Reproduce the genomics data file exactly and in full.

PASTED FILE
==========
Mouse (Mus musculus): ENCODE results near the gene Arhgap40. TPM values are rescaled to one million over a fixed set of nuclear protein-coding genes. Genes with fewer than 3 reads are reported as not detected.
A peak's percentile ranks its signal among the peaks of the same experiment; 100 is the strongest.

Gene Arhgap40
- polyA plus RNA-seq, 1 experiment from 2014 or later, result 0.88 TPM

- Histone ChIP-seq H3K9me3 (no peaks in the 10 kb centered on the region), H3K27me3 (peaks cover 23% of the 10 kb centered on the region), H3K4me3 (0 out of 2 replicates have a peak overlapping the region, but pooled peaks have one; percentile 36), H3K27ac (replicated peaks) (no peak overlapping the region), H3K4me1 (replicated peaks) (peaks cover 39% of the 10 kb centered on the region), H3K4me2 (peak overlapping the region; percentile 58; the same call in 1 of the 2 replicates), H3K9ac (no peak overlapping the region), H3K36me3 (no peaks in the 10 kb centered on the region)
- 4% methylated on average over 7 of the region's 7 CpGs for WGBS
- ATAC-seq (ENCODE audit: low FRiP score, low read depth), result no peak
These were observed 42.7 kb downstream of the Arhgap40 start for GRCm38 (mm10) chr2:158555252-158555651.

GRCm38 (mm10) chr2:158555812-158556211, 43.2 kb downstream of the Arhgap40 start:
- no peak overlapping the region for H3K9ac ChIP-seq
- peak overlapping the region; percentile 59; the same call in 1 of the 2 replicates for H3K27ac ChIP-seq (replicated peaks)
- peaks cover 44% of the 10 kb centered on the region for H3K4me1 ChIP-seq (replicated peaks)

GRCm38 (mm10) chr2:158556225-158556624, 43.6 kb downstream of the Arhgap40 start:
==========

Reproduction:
Mouse (Mus musculus): ENCODE results near the gene Arhgap40. TPM values are rescaled to one million over a fixed set of nuclear protein-coding genes. Genes with fewer than 3 reads are reported as not detected.
A peak's percentile ranks its signal among the peaks of the same experiment; 100 is the strongest.

Gene Arhgap40
- polyA plus RNA-seq, 1 experiment from 2014 or later, result 0.88 TPM

- Histone ChIP-seq H3K9me3 (no peaks in the 10 kb centered on the region), H3K27me3 (peaks cover 23% of the 10 kb centered on the region), H3K4me3 (0 out of 2 replicates have a peak overlapping the region, but pooled peaks have one; percentile 36), H3K27ac (replicated peaks) (no peak overlapping the region), H3K4me1 (replicated peaks) (peaks cover 39% of the 10 kb centered on the region), H3K4me2 (peak overlapping the region; percentile 58; the same call in 1 of the 2 replicates), H3K9ac (no peak overlapping the region), H3K36me3 (no peaks in the 10 kb centered on the region)
- 4% methylated on average over 7 of the region's 7 CpGs for WGBS
- ATAC-seq (ENCODE audit: low FRiP score, low read depth), result no peak
These were observed 42.7 kb downstream of the Arhgap40 start for GRCm38 (mm10) chr2:158555252-158555651.

GRCm38 (mm10) chr2:158555812-158556211, 43.2 kb downstream of the Arhgap40 start:
- no peak overlapping the region for H3K9ac ChIP-seq
- peak overlapping the region; percentile 59; the same call in 1 of the 2 replicates for H3K27ac ChIP-seq (replicated peaks)
- peaks cover 44% of the 10 kb centered on the region for H3K4me1 ChIP-seq (replicated peaks)

GRCm38 (mm10) chr2:158556225-158556624, 43.6 kb downstream of the Arhgap40 start: